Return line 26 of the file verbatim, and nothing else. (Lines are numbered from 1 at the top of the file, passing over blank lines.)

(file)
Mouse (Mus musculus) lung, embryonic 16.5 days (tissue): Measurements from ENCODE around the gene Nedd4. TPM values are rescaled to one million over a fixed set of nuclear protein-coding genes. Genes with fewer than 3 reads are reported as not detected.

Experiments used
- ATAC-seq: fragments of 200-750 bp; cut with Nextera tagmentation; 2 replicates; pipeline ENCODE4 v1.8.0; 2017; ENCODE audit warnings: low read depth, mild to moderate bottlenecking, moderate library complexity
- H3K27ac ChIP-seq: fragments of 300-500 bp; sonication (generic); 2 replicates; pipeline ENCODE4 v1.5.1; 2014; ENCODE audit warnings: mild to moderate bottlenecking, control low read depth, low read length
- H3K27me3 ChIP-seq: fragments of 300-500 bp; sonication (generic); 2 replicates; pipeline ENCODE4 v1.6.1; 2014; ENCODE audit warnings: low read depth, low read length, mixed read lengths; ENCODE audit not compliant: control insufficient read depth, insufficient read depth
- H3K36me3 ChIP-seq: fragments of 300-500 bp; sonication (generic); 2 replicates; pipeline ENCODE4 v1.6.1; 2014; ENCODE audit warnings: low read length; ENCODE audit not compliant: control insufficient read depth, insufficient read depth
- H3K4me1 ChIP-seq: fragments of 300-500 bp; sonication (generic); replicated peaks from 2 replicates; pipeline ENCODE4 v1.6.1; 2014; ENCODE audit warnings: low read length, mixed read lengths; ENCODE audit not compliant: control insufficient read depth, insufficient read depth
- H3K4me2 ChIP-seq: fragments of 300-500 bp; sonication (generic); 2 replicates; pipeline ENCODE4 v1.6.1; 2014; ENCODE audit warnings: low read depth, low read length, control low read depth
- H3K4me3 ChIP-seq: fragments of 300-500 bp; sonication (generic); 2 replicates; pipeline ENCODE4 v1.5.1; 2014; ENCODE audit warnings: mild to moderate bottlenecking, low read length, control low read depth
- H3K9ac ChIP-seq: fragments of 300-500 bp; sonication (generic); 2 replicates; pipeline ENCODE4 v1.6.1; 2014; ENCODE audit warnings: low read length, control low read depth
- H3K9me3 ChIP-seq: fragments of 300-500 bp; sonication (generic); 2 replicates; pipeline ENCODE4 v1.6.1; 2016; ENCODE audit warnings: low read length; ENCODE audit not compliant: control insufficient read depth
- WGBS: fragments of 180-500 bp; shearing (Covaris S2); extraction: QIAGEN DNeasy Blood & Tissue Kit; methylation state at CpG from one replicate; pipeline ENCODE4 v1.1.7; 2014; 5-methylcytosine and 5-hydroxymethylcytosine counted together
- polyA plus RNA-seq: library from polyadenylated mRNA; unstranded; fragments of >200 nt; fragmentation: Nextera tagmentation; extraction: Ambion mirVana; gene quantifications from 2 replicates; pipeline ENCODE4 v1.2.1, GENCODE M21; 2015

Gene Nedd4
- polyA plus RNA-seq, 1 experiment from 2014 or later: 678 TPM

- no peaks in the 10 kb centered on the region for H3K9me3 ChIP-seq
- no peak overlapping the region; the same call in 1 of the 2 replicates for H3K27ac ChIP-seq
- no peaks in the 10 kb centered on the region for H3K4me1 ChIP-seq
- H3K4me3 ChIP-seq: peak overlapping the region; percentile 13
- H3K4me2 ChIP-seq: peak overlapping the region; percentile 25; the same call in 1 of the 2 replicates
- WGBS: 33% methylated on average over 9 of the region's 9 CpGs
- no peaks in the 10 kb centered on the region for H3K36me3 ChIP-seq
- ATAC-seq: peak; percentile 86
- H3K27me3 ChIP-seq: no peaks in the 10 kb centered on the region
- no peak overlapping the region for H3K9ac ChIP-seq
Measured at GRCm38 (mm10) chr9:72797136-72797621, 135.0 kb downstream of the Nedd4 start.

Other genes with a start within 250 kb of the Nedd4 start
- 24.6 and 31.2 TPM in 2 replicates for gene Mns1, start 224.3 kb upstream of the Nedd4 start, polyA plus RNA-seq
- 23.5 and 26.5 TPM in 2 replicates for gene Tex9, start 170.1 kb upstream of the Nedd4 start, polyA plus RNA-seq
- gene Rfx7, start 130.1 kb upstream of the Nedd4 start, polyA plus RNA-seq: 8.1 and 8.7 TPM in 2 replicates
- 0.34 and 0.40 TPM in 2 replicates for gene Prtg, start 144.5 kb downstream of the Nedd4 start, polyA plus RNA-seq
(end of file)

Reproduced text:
Measured at GRCm38 (mm10) chr9:72797136-72797621, 135.0 kb downstream of the Nedd4 start.